Wade's Test destiny in his own hands
Brad Haddin could be squeezed out of Australia's Test side if Matthew Wade has an outstanding limited-overs campaign in the West Indies next month, according to the national selector John Inverarity. However, Inverarity said for the time being Haddin remained Australia's first-choice Test wicketkeeper after an encouraging finish to the recent series against India.
Wade and Haddin have both been named in the squad for Australia's five ODIs in the Caribbean and they will both be part of the group that stays on for the three Tests that follow, although that squad is yet to be confirmed. Wade has overtaken Haddin as Australia's preferred one-day gloveman thanks to his impressive form in the tri-series and he is also the incumbent in T20s.
That gives Wade seven matches in the West Indies, where Haddin will be the backup one-day wicketkeeper, before the longer version begins. Australia's first Test begins in Barbados on April 7 and Inverarity did not rule out the possibility that Wade could have jumped ahead of Haddin in all forms of the game by then.
"There's the possibility there," Inverarity said. "At the moment Brad Haddin played in the last Test and we beat India 4-0. Brad had slight fluctuations of form but finished on a high note. At this moment Brad is our Test wicketkeeper. If Matthew does extraordinarily well, of course he comes in to contention there. There's rivalry in any touring party … there's nothing new there."
Inverarity said he had been pleased with Haddin's glovework during his recent Sheffield Shield appearance for New South Wales against Western Australia in Perth, although he made a pair with the bat. And although Wade has become the No.1 in the 50-over format, Inverarity said Haddin was clearly second in line and was needed in the one-day squad in the Caribbean due to the difficulty of sending a replacement from Australia if Wade was injured.
"If Matthew Wade had broken a finger, say in ODI four [in the Commonwealth Bank Series], Brad Haddin would have come back into the side," Inverarity said. "I think they're both looking forward to and we're looking forward to it. In competitive sport friendly rivalry pushes each other to greater heights. I think they'll do that in the West Indies and I think they're both looking forward to working together."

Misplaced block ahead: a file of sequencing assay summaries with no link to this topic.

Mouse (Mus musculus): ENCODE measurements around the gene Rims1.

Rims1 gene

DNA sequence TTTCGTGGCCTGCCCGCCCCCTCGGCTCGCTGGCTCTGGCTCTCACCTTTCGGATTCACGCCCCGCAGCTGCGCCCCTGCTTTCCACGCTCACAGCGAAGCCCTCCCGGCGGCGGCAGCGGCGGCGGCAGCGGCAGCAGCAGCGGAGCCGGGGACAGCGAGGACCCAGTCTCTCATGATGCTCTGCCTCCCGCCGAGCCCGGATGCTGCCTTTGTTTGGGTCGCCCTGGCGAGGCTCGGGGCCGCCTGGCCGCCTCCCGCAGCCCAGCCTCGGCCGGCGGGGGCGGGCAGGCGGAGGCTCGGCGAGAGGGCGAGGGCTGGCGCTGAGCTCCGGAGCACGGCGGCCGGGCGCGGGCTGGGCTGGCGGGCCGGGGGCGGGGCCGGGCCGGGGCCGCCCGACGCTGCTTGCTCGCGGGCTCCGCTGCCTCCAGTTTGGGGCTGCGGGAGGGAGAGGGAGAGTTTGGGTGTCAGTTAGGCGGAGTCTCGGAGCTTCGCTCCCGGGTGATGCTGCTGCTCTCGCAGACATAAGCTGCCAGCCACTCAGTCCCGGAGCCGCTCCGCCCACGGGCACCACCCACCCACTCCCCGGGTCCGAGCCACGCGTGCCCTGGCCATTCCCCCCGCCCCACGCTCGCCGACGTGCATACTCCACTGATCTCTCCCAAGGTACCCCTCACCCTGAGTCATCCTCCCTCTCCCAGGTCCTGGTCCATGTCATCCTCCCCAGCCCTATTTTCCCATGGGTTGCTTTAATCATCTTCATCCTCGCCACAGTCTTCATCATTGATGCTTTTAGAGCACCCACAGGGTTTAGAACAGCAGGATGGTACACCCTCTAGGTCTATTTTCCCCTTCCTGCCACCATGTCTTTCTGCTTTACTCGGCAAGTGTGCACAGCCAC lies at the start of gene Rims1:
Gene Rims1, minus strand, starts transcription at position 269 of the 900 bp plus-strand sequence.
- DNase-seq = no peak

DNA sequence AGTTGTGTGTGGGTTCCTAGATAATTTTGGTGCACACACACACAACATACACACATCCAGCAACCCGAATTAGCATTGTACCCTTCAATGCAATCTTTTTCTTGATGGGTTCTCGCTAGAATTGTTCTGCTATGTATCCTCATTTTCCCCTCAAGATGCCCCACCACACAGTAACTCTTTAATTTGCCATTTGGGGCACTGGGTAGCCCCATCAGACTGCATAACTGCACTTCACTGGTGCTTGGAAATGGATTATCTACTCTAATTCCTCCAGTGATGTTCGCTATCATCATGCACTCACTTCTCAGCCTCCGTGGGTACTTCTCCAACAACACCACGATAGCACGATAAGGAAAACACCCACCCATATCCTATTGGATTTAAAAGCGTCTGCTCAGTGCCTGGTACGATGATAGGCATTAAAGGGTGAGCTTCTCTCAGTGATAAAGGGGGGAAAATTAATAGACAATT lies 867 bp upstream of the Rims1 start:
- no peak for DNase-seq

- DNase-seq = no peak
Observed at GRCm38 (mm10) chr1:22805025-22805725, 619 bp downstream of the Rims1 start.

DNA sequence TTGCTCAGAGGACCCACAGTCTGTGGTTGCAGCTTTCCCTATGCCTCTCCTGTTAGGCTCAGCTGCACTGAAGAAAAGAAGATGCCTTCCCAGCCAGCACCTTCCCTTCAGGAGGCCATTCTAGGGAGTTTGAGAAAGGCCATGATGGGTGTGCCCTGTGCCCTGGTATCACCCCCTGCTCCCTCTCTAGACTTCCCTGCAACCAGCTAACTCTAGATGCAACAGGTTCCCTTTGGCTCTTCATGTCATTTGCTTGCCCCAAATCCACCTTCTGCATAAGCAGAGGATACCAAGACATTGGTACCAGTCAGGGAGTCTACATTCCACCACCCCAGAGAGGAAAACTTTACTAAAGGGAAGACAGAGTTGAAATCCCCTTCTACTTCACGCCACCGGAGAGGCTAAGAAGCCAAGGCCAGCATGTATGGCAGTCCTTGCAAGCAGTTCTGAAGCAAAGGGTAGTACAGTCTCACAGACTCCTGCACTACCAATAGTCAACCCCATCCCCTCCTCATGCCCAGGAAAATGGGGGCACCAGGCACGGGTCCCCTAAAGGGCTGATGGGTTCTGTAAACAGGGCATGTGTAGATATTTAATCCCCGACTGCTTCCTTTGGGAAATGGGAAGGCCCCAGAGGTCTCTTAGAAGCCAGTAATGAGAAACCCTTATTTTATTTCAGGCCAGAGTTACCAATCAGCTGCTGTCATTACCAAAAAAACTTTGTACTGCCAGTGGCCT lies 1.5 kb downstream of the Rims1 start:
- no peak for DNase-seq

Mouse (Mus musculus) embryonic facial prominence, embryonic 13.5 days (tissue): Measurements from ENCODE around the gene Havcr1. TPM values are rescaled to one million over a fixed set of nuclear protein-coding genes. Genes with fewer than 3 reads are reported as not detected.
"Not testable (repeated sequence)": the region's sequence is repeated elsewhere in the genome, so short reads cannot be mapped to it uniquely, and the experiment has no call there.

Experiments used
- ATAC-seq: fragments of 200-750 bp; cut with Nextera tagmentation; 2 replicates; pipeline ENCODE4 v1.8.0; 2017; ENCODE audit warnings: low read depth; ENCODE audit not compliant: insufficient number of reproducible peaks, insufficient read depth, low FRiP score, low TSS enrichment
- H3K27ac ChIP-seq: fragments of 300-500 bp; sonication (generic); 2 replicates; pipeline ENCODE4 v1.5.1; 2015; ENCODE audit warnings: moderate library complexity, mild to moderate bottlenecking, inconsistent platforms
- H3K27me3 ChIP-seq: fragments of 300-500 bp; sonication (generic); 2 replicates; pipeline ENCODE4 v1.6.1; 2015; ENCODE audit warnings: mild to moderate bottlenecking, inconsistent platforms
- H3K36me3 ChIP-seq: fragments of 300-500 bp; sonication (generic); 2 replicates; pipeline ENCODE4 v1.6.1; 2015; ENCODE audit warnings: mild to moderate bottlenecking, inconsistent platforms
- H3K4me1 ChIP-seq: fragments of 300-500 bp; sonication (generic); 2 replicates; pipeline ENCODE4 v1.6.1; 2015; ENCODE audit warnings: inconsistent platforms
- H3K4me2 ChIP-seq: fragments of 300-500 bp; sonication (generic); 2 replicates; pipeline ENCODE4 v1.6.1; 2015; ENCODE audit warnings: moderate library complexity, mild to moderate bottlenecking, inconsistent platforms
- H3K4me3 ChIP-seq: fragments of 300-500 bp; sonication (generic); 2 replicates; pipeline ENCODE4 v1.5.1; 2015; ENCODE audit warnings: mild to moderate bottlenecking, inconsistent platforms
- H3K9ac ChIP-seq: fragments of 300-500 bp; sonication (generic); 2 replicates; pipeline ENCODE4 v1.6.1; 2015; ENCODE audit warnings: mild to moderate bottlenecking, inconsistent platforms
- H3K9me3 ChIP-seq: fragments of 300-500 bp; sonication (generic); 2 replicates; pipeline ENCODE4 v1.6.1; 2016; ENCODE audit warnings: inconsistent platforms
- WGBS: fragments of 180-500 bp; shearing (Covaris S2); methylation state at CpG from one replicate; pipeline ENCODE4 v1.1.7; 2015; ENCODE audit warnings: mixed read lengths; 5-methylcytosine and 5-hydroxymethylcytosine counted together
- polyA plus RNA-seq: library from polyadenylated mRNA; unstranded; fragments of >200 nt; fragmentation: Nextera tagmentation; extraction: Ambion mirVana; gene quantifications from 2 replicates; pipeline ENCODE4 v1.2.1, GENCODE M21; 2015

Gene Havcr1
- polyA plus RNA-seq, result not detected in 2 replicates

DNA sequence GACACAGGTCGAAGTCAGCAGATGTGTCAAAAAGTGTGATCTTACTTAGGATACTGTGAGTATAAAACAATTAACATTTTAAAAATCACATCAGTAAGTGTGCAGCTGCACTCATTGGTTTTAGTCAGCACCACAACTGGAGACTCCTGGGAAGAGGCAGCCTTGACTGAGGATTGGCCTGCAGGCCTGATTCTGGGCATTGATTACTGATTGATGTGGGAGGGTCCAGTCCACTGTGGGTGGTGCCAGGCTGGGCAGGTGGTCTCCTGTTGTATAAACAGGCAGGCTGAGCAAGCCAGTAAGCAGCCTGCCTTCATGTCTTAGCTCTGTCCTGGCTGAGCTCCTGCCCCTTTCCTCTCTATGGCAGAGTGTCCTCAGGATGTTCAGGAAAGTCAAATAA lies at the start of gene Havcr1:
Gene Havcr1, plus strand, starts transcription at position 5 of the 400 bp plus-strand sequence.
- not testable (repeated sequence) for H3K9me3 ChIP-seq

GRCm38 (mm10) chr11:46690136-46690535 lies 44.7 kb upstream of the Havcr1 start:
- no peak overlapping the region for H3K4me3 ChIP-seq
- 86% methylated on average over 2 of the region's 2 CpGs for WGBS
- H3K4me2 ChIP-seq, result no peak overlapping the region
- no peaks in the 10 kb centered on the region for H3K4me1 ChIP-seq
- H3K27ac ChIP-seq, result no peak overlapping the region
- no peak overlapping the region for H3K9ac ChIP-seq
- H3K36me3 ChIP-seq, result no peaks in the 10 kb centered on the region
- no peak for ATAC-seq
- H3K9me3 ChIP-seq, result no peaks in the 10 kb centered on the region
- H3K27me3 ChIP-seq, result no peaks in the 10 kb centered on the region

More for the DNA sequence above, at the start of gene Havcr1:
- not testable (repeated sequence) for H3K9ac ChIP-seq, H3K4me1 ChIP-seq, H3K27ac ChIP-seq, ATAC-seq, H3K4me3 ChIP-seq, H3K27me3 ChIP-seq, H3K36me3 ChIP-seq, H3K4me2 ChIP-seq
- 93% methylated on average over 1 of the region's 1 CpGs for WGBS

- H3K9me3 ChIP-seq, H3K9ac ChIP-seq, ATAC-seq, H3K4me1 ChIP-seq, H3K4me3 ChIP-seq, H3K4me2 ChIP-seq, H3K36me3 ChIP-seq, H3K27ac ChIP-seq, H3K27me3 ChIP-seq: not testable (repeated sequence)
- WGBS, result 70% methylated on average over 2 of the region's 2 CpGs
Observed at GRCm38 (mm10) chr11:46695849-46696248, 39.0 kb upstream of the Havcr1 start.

Wade, 24, said he was looking forward to using the tour to learn from Haddin, who made his international debut 11 years ago. He said there was no reason for either man to feel uncomfortable at the prospect of competing for a spot, and he had enjoyed the opportunities he had already had to ask Haddin about keeping at international level.
"I think we can definitely work well together," Wade said. "I know Brad reasonably well. I spoke to him at the AB Medal at length and he gave me a call when I got picked for the one-dayers. He's been really giving. Hopefully we can both work well together. I can't see there being any problem. I'm just starting international cricket and he's been playing a long time. I'm just going to be looking to learn off him. I'd be stupid not to.
"At the moment I'm keeping in the one-dayers and the Twenty20s so most of my attention is going towards that. I haven't really even thought that far down the track [the West Indies Test series]. I'm involved in a pretty big series here at the moment so I haven't thought too far down the track. Every time I go out on the cricket pitch I'm looking to play my best."
Brydon Coverdale is an assistant editor at ESPNcricinfo. He tweets here